• Art H o p p e r .org

    Art Shorts

    There Has Been a Void

    by

    Correction – January 17, 2012

    The editor would like to clarify that Marsha Miro did not leave the Free Press to directly begin planning the formation of MOCAD, which did not open until 2006. In addition, Joy Hakanson Colby’s tenure at the Detroit News spanned 60, not 40 years. Articles represent the views of the respective author and not necessarily the views of Arthopper.org. We encourage a diversity of opinion and strive for transparency and accuracy.

    There Has Been a Void

    A Void

    For this first issue of Arthopper, I think it’s appropriate to start off and talk about the lack of art criticism in Southeastern Michigan; Specifically the major newspapers that abandoned art reviews a decade ago. As those of us who have been around for a while, recall Marsha Miro writing for the Detroit Free Press and Joy Hakanson Colby writing for the Detroit News. They were the two art critics having a column on regular basis, often in the Sunday paper. They had the respect of the art community and worked hard at articulating the visual artwork that came from Detroit and the surrounding area. Ms. Miro held the position for twenty-one years from 1974 – 1995 when she left to head up the efforts at MOCAD. Ms. Coby came to the News in 1946 and worked nearly forty sixty years that gave her the ability to see the evolution of the art scene that included the changes that took place at the Detroit Institute of Arts. She retired in 2006 and her position was not replaced.

    It’s ironic that the Booth/Scripps family was the founders of Cranbrook, yet abandoned coverage in their newspaper. The Metro Times has over the years has reviewed new exhibitions, but often treated the writing as informational, largely ignoring any attempt at criticism. With the number of galleries, and institutions having exhibitions on a regular basis, one would think that creating an art beat would be a natural and attractive instinct. As the Kresge Foundation has illustrated through its Kresge Arts in Detroit program, there are plenty of highly qualified writers, capable of the kind of criticism that the Detroit art community deserves. It’s not as if we are seeking a section devoted to the arts, like we see weekly in the New York Times, but a commitment to educating the public about the vibrant work that continues to flourish in Southeastern Michigan.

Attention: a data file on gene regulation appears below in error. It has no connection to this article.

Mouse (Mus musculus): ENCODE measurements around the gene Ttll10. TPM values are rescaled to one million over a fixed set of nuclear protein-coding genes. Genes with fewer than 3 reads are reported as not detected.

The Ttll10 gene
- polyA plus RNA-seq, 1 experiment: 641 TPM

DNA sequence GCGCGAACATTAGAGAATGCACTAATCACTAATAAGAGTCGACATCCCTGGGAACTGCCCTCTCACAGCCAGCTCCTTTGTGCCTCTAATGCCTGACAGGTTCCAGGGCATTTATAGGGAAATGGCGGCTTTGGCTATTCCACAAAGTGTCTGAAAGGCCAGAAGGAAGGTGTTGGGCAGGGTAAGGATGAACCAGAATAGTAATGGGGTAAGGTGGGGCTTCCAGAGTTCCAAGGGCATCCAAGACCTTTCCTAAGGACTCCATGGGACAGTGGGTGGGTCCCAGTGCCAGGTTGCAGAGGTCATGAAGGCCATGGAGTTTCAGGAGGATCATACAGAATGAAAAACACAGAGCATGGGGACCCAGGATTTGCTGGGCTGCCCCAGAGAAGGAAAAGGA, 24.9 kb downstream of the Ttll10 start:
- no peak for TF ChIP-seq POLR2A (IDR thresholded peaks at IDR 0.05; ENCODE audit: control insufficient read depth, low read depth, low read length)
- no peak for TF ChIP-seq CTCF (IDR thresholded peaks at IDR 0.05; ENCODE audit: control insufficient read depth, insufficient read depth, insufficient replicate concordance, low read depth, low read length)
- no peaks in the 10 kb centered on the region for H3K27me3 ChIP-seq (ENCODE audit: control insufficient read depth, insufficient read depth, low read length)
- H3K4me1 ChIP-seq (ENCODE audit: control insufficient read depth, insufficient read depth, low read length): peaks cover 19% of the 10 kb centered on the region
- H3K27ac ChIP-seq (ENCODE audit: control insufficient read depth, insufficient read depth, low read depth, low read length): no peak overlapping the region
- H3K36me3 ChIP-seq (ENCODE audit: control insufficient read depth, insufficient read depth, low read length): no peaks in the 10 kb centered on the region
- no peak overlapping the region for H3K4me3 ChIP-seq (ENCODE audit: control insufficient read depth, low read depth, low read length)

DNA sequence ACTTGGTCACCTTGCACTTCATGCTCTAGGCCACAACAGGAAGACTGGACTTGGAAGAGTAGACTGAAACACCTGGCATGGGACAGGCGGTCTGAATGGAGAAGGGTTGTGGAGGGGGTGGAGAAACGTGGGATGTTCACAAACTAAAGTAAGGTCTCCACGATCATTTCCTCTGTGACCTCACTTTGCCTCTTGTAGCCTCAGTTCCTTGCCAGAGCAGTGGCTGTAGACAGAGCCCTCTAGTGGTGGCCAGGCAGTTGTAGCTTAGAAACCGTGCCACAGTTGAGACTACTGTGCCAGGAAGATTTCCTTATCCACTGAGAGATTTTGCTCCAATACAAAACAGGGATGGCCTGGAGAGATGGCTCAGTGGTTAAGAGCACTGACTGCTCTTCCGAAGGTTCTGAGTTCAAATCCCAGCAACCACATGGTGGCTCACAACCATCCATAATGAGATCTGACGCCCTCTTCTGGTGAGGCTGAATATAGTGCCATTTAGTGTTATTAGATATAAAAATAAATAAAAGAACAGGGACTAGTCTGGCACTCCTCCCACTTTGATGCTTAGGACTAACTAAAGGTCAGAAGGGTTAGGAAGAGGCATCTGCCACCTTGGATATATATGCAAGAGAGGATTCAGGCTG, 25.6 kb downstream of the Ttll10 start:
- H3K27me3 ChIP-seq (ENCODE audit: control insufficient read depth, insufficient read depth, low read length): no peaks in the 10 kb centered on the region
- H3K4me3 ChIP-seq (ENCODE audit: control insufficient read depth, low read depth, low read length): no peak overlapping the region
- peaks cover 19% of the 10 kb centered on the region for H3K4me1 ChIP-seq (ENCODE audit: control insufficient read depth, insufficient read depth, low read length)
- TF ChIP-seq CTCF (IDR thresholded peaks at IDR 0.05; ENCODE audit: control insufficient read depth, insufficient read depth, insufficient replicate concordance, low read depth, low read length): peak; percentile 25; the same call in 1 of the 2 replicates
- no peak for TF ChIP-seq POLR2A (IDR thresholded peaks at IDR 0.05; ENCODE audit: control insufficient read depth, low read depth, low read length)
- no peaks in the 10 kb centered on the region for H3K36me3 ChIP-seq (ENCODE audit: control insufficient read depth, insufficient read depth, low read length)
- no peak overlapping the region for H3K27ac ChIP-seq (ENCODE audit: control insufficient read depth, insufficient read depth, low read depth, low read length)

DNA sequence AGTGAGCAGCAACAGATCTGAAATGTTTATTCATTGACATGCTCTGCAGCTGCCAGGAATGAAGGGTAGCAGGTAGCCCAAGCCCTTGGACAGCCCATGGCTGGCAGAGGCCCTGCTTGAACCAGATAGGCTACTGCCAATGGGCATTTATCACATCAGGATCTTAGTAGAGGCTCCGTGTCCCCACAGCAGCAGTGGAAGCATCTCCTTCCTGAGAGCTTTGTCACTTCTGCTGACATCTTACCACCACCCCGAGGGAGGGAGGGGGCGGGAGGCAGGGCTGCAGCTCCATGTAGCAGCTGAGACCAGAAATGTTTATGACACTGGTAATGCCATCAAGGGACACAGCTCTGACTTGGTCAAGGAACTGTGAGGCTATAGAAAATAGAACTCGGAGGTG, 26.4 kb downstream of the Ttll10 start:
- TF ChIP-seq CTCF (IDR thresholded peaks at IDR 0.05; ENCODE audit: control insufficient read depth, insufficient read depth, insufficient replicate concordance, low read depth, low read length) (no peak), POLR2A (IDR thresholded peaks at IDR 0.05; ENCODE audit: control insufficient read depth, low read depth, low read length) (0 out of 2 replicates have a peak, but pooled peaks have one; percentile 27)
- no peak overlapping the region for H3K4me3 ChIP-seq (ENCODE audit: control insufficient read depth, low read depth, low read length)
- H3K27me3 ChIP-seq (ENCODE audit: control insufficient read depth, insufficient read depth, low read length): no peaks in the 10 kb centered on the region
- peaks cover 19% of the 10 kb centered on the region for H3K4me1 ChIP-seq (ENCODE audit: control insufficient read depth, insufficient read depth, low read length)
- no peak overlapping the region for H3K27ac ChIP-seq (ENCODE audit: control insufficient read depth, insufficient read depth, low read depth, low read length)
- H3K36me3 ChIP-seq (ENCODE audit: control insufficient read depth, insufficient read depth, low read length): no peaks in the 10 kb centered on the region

To those of you who seek to write creatively and critically about the arts, please consider submitting to the Arthopper. As the Internet consumes our lives and our source of communication, Arthopper hopes to fill the void… by bringing the reader new information and lively commentary on the arts in Southeastern Michigan.


    Ron Scott is a pseudonym for a writer based in the Detroit area.  View more articles by Ron Scott.


    • Susan

      Nice article Ron. By the way, Joy’s name is Joy Hakanson Colby. She has moved from Michigan to be closer to her children.
      Susan

      • Anonymous

        Thank you for the information about Joy and for reading Arthopper. The article is now corrected.

    • Mary

      Thanks for the link to a new publication, Ron. I look forward to seeing what develops here. I have just a couple of points to add, speaking as someone who follows visual arts coverage closely, and did what I could to contribute to the pot in my day.

      First, what’s out there: The Detroit News features weekly reviews and articles by Michael Hodges. No, he’s not Joy Hakanson Colby, but he does a respectable job with the space they give him. Give the man his props, he’s doing more writing about art in Detroit than almost anyone in the last couple of years. Readers looking for arts coverage should also check in regularly with thedetroiter.com. Colin Darke is working hard to raise their standards and publish thoughtful reviews. He’s always looking for contributors. Vince Carducci’s Motown Review of Art blog gets serious about “big picture” stories; Vince is less concerned with regular gallery reviews than with larger concepts that connect Detroit to the rest of the world. There has also been some activity at KnightArts.org. Robert del Valle at Real Detroit does his best to keep tabs on the Detroit art community with his Stage & Canvas column. Hour Detroit has been known to do a serious art story when they see something on the radar that interests them. From what I can tell, the arts editor at Metro Times has gone AWOL since September or October, at least as far as visual arts are concerned. It’s just not a priority for him. I’m probably missing some sites, these are the ones I check in with most frequently.